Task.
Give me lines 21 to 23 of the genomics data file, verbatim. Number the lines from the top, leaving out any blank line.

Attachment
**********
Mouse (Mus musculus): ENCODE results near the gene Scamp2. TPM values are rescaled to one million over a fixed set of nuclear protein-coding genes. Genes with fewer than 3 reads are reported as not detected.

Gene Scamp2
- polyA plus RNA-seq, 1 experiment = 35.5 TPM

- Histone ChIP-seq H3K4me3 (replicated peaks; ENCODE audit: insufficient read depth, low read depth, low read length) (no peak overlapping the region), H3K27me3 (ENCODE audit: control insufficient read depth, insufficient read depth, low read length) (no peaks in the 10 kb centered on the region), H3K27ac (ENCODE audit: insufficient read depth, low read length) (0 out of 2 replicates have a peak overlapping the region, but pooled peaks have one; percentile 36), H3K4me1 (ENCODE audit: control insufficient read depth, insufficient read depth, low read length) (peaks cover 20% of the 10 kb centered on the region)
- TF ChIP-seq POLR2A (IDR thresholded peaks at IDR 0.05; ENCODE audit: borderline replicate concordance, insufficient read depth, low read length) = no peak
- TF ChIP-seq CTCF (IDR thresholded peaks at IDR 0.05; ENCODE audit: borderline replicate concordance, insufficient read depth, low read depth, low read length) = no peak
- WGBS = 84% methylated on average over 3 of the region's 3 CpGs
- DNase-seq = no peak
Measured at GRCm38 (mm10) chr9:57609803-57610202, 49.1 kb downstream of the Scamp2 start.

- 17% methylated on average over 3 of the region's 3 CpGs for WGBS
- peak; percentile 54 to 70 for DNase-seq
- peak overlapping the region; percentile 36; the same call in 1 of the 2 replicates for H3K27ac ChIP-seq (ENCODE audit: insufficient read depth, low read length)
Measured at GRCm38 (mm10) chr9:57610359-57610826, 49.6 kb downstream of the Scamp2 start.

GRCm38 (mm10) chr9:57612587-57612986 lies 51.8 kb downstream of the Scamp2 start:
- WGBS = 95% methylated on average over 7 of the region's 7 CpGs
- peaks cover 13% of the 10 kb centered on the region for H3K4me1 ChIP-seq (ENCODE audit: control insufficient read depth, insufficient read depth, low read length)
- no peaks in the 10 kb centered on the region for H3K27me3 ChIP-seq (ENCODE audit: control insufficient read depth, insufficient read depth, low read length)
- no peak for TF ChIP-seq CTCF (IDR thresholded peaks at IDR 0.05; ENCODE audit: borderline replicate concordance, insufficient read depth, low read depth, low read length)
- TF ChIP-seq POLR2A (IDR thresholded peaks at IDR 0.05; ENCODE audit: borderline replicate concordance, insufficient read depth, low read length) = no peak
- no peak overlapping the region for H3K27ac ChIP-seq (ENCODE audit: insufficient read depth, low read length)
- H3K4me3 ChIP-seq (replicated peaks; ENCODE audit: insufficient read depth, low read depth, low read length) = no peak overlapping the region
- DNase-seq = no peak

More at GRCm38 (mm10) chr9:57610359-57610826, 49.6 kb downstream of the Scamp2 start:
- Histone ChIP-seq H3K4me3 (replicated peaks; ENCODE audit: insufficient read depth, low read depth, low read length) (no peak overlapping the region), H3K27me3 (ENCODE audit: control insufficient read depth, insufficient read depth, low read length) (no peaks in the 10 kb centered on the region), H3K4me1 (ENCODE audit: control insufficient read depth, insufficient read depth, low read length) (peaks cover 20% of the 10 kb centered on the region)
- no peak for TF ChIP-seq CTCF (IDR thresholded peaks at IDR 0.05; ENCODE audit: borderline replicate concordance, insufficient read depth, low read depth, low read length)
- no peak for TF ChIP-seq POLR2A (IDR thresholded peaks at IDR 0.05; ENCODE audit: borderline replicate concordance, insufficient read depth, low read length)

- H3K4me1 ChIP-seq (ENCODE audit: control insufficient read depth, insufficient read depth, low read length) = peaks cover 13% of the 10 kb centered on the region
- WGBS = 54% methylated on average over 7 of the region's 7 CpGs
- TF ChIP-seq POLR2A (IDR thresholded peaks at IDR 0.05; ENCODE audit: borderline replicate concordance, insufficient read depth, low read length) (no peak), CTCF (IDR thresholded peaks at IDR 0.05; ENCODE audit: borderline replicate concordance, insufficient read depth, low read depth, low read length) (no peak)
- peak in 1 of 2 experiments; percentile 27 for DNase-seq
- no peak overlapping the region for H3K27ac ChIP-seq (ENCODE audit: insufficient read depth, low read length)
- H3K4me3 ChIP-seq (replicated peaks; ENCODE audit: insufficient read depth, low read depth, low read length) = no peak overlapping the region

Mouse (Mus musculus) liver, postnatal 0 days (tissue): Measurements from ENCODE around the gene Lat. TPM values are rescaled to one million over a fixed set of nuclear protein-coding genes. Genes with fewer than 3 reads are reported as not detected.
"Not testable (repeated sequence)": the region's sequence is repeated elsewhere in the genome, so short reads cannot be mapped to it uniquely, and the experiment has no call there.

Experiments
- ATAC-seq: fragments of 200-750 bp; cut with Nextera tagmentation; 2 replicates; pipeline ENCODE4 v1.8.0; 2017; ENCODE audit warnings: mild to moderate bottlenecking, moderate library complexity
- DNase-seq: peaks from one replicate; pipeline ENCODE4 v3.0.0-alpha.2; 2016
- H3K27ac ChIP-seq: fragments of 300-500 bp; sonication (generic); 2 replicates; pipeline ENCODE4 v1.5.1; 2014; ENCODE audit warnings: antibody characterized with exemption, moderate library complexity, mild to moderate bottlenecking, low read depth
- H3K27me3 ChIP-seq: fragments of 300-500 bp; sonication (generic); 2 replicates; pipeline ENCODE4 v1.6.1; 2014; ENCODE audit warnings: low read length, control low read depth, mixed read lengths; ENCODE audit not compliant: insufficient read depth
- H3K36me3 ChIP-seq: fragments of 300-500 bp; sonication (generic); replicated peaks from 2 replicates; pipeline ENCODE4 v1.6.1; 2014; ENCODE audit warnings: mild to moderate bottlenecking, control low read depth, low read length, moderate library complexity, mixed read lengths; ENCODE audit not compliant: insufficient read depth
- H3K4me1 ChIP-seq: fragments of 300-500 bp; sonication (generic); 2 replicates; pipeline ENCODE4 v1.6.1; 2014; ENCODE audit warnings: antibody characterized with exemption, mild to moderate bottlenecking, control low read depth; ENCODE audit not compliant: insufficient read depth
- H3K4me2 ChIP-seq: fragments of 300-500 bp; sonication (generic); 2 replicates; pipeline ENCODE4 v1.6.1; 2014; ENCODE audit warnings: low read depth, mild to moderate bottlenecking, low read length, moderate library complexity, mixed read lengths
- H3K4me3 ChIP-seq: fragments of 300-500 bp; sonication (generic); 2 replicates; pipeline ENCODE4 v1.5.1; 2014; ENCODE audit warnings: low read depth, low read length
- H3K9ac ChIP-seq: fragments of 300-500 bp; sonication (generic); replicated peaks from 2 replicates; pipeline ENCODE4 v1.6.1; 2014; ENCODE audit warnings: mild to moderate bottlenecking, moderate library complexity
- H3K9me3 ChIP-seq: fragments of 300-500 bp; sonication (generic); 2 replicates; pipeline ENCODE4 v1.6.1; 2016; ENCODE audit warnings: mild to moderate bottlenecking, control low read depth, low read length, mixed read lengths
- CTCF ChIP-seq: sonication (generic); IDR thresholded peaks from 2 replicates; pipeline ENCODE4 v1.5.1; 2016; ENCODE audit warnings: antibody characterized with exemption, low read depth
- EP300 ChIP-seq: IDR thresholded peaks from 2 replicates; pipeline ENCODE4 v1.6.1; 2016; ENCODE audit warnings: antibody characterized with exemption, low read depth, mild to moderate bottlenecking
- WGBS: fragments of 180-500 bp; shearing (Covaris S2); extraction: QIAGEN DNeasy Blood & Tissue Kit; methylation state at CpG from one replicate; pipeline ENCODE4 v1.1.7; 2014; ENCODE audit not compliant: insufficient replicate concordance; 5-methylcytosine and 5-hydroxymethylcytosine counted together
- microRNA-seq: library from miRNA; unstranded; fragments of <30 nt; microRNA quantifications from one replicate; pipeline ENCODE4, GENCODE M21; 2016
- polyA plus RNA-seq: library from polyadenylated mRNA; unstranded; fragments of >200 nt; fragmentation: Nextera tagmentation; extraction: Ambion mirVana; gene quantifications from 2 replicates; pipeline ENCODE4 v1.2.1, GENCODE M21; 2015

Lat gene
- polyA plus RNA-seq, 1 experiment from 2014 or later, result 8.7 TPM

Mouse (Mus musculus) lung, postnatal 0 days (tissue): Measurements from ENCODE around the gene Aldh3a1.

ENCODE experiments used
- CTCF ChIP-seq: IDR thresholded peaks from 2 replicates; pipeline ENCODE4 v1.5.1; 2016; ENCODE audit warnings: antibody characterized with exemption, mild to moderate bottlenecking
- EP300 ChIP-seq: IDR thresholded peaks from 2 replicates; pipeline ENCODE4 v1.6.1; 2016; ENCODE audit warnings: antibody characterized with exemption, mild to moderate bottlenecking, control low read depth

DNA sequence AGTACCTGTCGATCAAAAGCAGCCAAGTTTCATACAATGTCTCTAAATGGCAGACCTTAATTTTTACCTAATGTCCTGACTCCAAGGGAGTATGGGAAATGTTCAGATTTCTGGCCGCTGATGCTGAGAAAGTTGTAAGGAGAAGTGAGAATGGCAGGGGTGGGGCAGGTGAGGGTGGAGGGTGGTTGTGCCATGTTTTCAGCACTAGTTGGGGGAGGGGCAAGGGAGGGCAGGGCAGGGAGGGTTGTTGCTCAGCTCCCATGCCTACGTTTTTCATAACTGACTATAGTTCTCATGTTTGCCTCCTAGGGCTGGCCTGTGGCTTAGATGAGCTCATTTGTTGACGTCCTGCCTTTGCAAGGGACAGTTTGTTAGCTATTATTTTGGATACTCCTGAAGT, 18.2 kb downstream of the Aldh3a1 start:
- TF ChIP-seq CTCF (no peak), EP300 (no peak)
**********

- H3K4me3 ChIP-seq (replicated peaks; ENCODE audit: insufficient read depth, low read depth, low read length) = no peak overlapping the region
- DNase-seq = no peak

More at GRCm38 (mm10) chr9:57610359-57610826, 49.6 kb downstream of the Scamp2 start: